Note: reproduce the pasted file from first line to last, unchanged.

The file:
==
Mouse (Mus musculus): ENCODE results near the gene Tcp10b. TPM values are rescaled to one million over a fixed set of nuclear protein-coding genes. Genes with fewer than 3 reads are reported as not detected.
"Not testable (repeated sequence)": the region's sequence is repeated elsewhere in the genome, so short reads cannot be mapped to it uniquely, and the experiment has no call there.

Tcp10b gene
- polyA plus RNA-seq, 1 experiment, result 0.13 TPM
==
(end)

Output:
Mouse (Mus musculus): ENCODE results near the gene Tcp10b. TPM values are rescaled to one million over a fixed set of nuclear protein-coding genes. Genes with fewer than 3 reads are reported as not detected.
"Not testable (repeated sequence)": the region's sequence is repeated elsewhere in the genome, so short reads cannot be mapped to it uniquely, and the experiment has no call there.

Tcp10b gene
- polyA plus RNA-seq, 1 experiment, result 0.13 TPM